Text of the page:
In 2 Chronicles 20, King Jehoshaphat faced a huge army of enemies who could have easily destroyed His people, but he did a strange thing. With a declaration that his eyes were on God, he sent in a choir of praise singers: “Jehoshaphat appointed men to sing to the LORD and to praise him for the splendor of his holiness as they went out at the head of the army, saying: ‘Give thanks to the LORD, for his love endures forever’” (2 Chronicles 20:21, NIV).
God “spoke” clearly. He released His power, and Jehoshaphat’s army defeated their enemies!
6. Through Circumstances
When others claim to hear God through circumstances, I try to caution them to test their conclusions with other evidence. God is a Holy God, and often uses circumstances to get our attention. But He will usually confirm it in other ways.
This happened to us before my husband and I married. We were dating in high school and were both involved in what could have been a deadly accident, when a speeding pick-up hit our car broadside. Through that accident, my husband felt God had a special purpose for his life. Did he “hear” God’s literal “Yes?” No, but through much prayer, seeking God’s Word, and talking to others, he felt God’s confirmation. Several months later, he committed his life to full-time Christian service.
Someone once told me they just knew God was telling them it was okay to buy a brand-new pickup. They’d prayed about it, and circumstances confirmed it: the local car dealership had just the color and model they wanted. But there was one small problem they were neglecting. They couldn’t afford it on their income. And they ignored other red flags as well.
Through Moses, God used circumstances (plagues) to convince Egypt’s leader to release God’s people from slavery. But Pharaoh wouldn’t listen.
Sometimes God uses our circumstances to test our faith. We don’t always know how to interpret the things that happen to us. I recently took my first trip in an ambulance to the local ER–unfortunately as a patient. My pulse, along with my blood pressure, dropped dangerously low. For several minutes my world looked like a spinning photo negative. Scary, to say the least. Four hours of testing later found no cause as to why it happened. The doctor pronounced me healthy and sent me home, after encouraging me to get a follow-up–which I did. Nothing showed up.
I don’t know if God was speaking to me about something special, but the first thing I did was tell Him I was listening! If nothing else, life–and loved ones–suddenly became much more precious to me. One of the first things I usually ask God when circumstances change is: “God, is there something you want to teach me through this?” Yes, I know everything is “fodder” for writers. But I want to make it personal and learn the lesson first.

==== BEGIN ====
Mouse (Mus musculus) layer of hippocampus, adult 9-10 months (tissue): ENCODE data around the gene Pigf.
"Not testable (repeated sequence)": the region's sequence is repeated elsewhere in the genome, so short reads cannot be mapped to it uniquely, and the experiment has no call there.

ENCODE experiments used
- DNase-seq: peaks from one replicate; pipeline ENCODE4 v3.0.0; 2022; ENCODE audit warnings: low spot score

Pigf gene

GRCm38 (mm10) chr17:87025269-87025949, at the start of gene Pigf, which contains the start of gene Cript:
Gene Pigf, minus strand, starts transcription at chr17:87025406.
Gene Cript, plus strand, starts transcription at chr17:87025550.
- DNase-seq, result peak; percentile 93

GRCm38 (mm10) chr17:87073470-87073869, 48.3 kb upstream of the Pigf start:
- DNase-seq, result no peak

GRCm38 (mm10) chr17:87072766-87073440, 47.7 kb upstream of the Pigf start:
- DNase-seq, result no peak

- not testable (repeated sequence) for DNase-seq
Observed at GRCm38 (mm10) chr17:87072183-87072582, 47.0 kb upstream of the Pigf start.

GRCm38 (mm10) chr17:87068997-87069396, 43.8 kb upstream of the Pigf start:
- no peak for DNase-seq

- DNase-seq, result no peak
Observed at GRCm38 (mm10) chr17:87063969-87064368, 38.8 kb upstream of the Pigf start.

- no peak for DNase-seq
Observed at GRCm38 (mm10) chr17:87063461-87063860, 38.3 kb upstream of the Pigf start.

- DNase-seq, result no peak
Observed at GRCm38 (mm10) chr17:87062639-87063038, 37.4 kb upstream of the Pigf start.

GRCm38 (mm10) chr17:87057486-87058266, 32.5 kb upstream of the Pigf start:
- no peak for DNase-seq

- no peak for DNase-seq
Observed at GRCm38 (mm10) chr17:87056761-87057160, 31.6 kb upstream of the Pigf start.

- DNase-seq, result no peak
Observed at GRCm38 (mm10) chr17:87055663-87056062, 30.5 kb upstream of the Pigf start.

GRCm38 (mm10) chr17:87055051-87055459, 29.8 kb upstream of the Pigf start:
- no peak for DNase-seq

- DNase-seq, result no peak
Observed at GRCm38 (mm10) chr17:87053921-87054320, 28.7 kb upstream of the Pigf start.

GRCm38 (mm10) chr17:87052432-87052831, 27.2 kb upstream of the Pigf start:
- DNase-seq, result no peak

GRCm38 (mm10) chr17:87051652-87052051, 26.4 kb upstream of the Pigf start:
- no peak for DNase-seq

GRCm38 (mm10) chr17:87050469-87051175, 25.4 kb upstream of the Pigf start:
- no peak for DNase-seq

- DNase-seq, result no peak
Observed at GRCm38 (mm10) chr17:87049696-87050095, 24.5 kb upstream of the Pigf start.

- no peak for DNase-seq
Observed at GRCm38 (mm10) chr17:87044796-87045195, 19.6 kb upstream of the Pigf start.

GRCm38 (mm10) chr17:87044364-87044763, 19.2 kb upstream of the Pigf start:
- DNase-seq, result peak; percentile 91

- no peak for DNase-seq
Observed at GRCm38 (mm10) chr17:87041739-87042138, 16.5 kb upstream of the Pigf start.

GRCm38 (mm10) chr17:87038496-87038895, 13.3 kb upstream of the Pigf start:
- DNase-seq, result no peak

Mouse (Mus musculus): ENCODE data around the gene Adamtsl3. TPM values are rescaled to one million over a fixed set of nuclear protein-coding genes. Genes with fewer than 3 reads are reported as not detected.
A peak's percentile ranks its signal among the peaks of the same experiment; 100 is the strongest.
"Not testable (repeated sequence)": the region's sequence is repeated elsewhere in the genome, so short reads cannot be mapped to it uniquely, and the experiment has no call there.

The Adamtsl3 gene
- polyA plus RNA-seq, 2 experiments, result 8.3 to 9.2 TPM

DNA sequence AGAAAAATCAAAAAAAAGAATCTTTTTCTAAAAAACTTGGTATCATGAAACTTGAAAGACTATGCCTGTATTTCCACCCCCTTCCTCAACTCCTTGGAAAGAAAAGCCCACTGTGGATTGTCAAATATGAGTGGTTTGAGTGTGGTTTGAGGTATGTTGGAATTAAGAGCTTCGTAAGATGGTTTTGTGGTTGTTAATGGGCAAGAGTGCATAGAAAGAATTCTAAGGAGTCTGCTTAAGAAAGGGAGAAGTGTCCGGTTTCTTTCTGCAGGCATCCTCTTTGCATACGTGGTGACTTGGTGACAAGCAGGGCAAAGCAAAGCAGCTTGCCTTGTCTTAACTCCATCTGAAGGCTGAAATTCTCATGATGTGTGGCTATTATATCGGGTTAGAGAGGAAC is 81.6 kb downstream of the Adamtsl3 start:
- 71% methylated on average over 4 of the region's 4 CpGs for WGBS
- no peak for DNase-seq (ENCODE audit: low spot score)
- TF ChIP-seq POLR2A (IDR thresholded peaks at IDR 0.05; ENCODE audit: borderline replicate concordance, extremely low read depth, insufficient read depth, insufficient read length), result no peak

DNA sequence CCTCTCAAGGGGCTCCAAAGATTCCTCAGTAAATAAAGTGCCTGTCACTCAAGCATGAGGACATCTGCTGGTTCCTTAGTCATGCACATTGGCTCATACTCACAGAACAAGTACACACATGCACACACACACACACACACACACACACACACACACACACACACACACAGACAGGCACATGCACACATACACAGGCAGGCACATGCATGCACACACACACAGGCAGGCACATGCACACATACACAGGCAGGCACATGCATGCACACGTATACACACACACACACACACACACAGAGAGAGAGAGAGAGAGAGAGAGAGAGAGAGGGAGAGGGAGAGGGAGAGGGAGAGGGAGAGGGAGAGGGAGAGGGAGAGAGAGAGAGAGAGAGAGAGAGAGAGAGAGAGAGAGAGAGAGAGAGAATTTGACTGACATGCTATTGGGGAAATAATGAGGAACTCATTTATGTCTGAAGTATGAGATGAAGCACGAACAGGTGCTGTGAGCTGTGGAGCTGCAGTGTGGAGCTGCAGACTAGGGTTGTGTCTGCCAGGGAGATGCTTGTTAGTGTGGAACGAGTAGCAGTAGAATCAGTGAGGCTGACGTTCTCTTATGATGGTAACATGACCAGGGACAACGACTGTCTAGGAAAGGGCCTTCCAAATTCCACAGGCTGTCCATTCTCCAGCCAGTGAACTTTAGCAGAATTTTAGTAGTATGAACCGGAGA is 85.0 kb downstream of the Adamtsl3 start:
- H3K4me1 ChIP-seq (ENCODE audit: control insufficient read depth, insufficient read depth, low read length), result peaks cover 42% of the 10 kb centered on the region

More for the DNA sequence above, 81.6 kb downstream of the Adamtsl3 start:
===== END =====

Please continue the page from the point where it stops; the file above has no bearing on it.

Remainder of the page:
7. Through His Spirit
I once heard someone teach about “minding the checks” in your spirit. Some may call it “God’s whispers,” while others say, “God’s still, small voice.” We are made in the image of God, and when we confess Jesus and follow Him as our Lord and Savior, His Spirit comes to live in us (John 14:17, 1 Corinthians 3:16). God’s Spirit speaks to us through our conscience, helping to make the right decision. When we’re tempted, that same Spirit warns and nudges us to do the right thing.
As a writer, I depend on God’s Spirit to give me direction. There are times when ideas pop into my mind totally unexpectedly–and sometimes directly after a plea for help from God. The good ideas I credit to God, because after all, He is the source of every good and perfect gift. The others? They’re in file 13. Even the good ones need developing and rewriting, but that’s a different subject.
Why do you suppose ten people can “hear” a sermon, but each person will walk away with a different truth that applies to him? In some cases, the speaker never spoke what the people say they “heard.” Many times, that may be the result of God’s Spirit speaking a personal “Rhema,” a living, breathing word of truth to our spirits. It’s when Scripture comes alive to us–because it is truly “God-breathed.”
8. Through Prayer
Each way I’ve shared that God may speak to us today meshes into the other. God often speaks to us through His Spirit, through prayer. We may not know how to pray, but God’s Word tells us His spirit makes intercession for us (Romans 8:26-27).
Often through a combination of fasting and prayer, our minds become clearer and our hearts are more sensitive to God. Again, we may not hear God’s literal voice, but His Spirit confirms a certain direction or answer for us. As the distractions fade, we can sense His leading in a new way. Sometimes while praying, God’s Spirit will remind us of a Scripture or a truth in His Word that we can directly apply to the situation.
Does that happen immediately? Not always. There have been occasions where I still had no clue what to do, but in faith I thanked God whenever and however He would answer. A day, a week, maybe even months pass. Then one day in the shower or on a walk, a thought comes–that gentle “whisper” that could only come from Him, accompanied by His peace.
You Are Unique
Does God speak to all of us the same way? No, we are all unique. Are these the only ways God speaks today? No. He’s a creative God. He speaks so many ways, including through miracles. In other countries where Christianity is taboo, God is also revealing Himself repeatedly through dreams. Report after report confirms that an unbeliever who has never heard of Jesus dreams of Him–but doesn’t know who the “man” is–or what the dream means. Then a messenger comes, shows a film about Jesus’ death and resurrection, and the one who has dreamed recognizes the man in his dream: It’s Jesus, the Son of God!
Remember One Truth
Regardless of the way God chooses to reveal Himself or “speak” to us today, remember one truth. He will never contradict His Word, and the message He gives will always bring glory to God. The Bible warns about adding anything to the already written, God-breathed Word of God, or accepting any other messenger who claims to be superior to Jesus (Revelation 22:18-19;2 Corinthians 11:4).